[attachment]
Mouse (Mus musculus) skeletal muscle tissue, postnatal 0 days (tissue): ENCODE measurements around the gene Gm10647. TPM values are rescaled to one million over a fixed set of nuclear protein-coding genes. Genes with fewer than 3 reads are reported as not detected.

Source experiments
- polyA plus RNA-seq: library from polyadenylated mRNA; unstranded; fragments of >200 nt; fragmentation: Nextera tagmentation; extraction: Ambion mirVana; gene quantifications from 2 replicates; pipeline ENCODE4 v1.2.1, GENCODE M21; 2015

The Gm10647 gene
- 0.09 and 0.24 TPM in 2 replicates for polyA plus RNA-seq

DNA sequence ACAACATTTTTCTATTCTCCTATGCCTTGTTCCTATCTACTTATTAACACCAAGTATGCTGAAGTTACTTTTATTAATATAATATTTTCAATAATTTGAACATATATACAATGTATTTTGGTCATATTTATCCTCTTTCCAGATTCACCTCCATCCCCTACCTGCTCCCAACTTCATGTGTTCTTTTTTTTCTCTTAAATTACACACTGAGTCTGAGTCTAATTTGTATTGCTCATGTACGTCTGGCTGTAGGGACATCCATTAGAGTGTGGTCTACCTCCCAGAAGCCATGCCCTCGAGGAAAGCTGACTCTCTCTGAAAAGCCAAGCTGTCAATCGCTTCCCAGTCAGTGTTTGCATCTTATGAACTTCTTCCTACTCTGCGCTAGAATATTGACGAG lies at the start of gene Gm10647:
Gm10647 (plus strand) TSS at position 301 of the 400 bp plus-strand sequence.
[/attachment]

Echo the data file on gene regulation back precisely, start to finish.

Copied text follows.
Mouse (Mus musculus) skeletal muscle tissue, postnatal 0 days (tissue): ENCODE measurements around the gene Gm10647. TPM values are rescaled to one million over a fixed set of nuclear protein-coding genes. Genes with fewer than 3 reads are reported as not detected.

Source experiments
- polyA plus RNA-seq: library from polyadenylated mRNA; unstranded; fragments of >200 nt; fragmentation: Nextera tagmentation; extraction: Ambion mirVana; gene quantifications from 2 replicates; pipeline ENCODE4 v1.2.1, GENCODE M21; 2015

The Gm10647 gene
- 0.09 and 0.24 TPM in 2 replicates for polyA plus RNA-seq

DNA sequence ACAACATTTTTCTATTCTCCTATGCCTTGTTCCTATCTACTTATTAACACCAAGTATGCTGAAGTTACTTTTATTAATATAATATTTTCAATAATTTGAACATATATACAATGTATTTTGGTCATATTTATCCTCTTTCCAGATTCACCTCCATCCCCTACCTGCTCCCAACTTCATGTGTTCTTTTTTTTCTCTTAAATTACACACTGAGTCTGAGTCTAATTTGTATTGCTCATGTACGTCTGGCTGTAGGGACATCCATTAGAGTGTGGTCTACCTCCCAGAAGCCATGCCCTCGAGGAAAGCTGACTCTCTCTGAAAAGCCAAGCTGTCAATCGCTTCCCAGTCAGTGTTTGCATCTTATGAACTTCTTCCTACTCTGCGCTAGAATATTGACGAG lies at the start of gene Gm10647:
Gm10647 (plus strand) TSS at position 301 of the 400 bp plus-strand sequence.